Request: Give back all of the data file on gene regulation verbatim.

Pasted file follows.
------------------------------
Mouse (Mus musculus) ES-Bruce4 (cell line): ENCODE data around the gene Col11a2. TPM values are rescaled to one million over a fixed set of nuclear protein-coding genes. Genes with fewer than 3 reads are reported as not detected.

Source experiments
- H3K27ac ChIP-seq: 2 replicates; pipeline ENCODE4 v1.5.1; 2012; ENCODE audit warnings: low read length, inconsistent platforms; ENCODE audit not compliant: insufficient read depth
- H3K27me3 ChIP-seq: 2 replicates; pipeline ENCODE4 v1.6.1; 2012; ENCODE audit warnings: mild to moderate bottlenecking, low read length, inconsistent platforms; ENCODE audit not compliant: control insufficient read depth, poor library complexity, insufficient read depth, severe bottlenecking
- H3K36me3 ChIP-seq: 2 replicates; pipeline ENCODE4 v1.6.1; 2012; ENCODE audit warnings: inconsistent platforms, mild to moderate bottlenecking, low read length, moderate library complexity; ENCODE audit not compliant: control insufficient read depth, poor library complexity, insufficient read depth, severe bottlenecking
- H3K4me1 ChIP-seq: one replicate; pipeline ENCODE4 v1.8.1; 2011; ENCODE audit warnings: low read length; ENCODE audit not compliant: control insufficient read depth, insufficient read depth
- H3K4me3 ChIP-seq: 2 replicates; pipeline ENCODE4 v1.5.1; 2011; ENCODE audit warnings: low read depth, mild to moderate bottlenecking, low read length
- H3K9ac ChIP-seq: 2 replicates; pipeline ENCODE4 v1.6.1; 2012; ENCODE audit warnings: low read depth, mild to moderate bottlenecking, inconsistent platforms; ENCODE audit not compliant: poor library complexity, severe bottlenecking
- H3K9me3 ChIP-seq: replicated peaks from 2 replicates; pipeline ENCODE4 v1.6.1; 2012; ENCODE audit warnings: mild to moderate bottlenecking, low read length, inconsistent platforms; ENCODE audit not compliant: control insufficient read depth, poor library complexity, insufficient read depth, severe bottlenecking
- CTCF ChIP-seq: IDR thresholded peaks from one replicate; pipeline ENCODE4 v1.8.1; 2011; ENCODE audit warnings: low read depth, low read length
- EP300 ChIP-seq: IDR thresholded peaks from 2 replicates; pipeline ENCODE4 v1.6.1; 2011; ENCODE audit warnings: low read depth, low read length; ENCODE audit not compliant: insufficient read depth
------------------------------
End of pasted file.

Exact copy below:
Mouse (Mus musculus) ES-Bruce4 (cell line): ENCODE data around the gene Col11a2. TPM values are rescaled to one million over a fixed set of nuclear protein-coding genes. Genes with fewer than 3 reads are reported as not detected.

Source experiments
- H3K27ac ChIP-seq: 2 replicates; pipeline ENCODE4 v1.5.1; 2012; ENCODE audit warnings: low read length, inconsistent platforms; ENCODE audit not compliant: insufficient read depth
- H3K27me3 ChIP-seq: 2 replicates; pipeline ENCODE4 v1.6.1; 2012; ENCODE audit warnings: mild to moderate bottlenecking, low read length, inconsistent platforms; ENCODE audit not compliant: control insufficient read depth, poor library complexity, insufficient read depth, severe bottlenecking
- H3K36me3 ChIP-seq: 2 replicates; pipeline ENCODE4 v1.6.1; 2012; ENCODE audit warnings: inconsistent platforms, mild to moderate bottlenecking, low read length, moderate library complexity; ENCODE audit not compliant: control insufficient read depth, poor library complexity, insufficient read depth, severe bottlenecking
- H3K4me1 ChIP-seq: one replicate; pipeline ENCODE4 v1.8.1; 2011; ENCODE audit warnings: low read length; ENCODE audit not compliant: control insufficient read depth, insufficient read depth
- H3K4me3 ChIP-seq: 2 replicates; pipeline ENCODE4 v1.5.1; 2011; ENCODE audit warnings: low read depth, mild to moderate bottlenecking, low read length
- H3K9ac ChIP-seq: 2 replicates; pipeline ENCODE4 v1.6.1; 2012; ENCODE audit warnings: low read depth, mild to moderate bottlenecking, inconsistent platforms; ENCODE audit not compliant: poor library complexity, severe bottlenecking
- H3K9me3 ChIP-seq: replicated peaks from 2 replicates; pipeline ENCODE4 v1.6.1; 2012; ENCODE audit warnings: mild to moderate bottlenecking, low read length, inconsistent platforms; ENCODE audit not compliant: control insufficient read depth, poor library complexity, insufficient read depth, severe bottlenecking
- CTCF ChIP-seq: IDR thresholded peaks from one replicate; pipeline ENCODE4 v1.8.1; 2011; ENCODE audit warnings: low read depth, low read length
- EP300 ChIP-seq: IDR thresholded peaks from 2 replicates; pipeline ENCODE4 v1.6.1; 2011; ENCODE audit warnings: low read depth, low read length; ENCODE audit not compliant: insufficient read depth